The first film’s early 20th century setting has been replaced by World War II era. Amidst the German airstrikes against England, school teacher Eve Parkins (Phoebe Fox) transplants her young students to the country village of Crythin Gifford. This is where the action in the first film took place and, unfortunately for Eve and the kids, not much has changed. Laying low in the same house which caused so much trouble for Radcliffe in part one, Eve quickly discovers the place is haunted. Just like in the first film, kids become compelled to attempt suicide.
For one thing, most of the big jump moments throughout Angel of Death turn out to be fake-outs. You can only cry wolf so many times, so eventually we don’t trust that director Tom Harper is really trying to frighten us. Not to continually compare the previous film to this one (thought it’s hard not to, given the extraordinarily wide difference in the quality between the two), but Radcliffe’s character had a well-told, emotionally-focused back story. Here, Eve has a back story involving a child she was forced to give up after having it at a young age. But there’s no real satisfaction in this tragic past; it doesn’t connect well with the story. As for “the woman” herself (Leanne Best), we learned her whole story in the first film. Now she’s just a generic ghost.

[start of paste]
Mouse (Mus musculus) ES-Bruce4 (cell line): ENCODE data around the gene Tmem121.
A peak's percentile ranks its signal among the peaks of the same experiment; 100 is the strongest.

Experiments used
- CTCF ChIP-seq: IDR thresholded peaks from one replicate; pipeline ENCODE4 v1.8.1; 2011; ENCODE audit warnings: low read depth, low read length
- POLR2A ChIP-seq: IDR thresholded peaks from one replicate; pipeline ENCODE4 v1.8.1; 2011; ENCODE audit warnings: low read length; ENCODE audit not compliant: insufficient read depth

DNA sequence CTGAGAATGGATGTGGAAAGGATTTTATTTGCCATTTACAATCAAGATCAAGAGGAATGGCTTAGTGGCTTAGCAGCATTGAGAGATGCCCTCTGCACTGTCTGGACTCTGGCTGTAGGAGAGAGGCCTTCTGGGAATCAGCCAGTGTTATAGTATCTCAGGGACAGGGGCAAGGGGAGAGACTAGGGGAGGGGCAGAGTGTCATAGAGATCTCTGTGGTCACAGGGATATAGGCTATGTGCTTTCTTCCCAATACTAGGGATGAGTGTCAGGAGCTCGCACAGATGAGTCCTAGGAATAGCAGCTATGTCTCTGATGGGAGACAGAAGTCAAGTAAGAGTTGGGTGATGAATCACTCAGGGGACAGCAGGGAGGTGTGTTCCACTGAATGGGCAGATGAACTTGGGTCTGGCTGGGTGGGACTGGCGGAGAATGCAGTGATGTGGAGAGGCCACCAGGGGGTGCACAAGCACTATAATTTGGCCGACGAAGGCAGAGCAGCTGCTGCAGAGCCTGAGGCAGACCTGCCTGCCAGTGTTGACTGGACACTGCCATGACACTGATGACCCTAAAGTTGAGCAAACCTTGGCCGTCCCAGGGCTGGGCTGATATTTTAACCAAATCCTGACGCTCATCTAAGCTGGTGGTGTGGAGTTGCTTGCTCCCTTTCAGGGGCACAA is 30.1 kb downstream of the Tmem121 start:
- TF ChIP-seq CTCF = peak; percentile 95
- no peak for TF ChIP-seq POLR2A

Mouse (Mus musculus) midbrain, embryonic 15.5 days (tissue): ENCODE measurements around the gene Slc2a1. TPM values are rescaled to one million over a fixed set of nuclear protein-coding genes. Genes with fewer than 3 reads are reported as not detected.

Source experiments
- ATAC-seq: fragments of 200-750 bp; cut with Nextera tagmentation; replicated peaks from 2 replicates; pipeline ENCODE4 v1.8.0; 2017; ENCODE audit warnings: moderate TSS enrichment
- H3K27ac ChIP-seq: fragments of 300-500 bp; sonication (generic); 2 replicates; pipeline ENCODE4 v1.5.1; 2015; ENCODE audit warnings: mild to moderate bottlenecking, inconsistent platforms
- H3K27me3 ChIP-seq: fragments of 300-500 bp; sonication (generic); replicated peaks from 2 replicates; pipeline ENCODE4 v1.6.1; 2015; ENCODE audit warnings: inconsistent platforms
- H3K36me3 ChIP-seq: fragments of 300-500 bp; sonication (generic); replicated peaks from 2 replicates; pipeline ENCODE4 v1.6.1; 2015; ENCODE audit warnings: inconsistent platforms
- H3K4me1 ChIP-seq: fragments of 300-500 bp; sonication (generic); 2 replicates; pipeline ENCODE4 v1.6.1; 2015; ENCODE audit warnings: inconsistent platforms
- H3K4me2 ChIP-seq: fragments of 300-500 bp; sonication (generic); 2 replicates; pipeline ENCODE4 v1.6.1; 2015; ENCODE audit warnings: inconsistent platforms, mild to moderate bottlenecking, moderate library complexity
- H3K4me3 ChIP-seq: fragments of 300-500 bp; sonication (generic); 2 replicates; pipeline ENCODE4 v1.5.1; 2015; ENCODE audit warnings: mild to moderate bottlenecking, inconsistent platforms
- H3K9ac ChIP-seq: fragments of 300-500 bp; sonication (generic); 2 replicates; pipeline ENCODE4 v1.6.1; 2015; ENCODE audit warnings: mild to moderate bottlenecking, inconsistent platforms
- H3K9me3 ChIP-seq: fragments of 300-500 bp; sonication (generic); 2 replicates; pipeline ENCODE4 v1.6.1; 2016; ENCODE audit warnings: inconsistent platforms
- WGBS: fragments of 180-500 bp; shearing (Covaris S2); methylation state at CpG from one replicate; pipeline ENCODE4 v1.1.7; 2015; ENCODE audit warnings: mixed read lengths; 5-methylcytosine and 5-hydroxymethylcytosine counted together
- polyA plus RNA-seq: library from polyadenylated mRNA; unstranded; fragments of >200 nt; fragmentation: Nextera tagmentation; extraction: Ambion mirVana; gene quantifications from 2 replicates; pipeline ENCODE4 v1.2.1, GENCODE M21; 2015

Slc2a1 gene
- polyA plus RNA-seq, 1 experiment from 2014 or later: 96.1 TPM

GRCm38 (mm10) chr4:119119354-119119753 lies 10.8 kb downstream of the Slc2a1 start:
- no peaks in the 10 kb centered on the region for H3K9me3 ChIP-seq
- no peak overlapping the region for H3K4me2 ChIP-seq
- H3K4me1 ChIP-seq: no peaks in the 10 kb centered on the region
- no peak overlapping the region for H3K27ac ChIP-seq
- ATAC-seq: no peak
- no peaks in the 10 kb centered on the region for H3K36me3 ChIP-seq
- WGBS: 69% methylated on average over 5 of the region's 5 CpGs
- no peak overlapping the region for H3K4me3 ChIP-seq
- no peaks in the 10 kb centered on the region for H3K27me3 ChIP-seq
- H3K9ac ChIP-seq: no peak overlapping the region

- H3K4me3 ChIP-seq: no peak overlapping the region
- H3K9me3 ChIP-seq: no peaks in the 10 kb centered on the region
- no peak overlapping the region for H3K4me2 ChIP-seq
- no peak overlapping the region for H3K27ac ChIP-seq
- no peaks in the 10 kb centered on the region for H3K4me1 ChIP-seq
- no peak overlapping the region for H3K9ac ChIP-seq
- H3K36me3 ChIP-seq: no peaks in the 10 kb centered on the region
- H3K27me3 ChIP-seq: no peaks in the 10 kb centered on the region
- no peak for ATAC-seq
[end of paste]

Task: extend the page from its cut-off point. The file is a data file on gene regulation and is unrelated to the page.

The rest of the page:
The cinematography in The Woman in Black 2: Angel of Death is about as dark as you can get yet still see something. George Steel’s digital work here so dark, it often makes it frustrating to see what’s happening. I guess that was intentional to make it scarier. Whatever the case, the black levels on the Blu-ray transfer are consistently deep. The DTS-HD MA 5.1 soundtrack is everything one would want in a modern horror film. The “scare” moments definitely provide a bass-heavy jolt. The overall dynamics are excellent throughout, with an effectively drastic contrast between the quiet moments and the more action-oriented ones.
Don’t look to the Blu-ray for a ton of special features. There are two featurettes: “Pulling Back the Veil,” a 14-minute ‘making of’ and “Chilling Locations,” a five-minute look at the shooting locations. There’s also a deleted scene. The Blu-ray package includes a downloadable digital copy as well.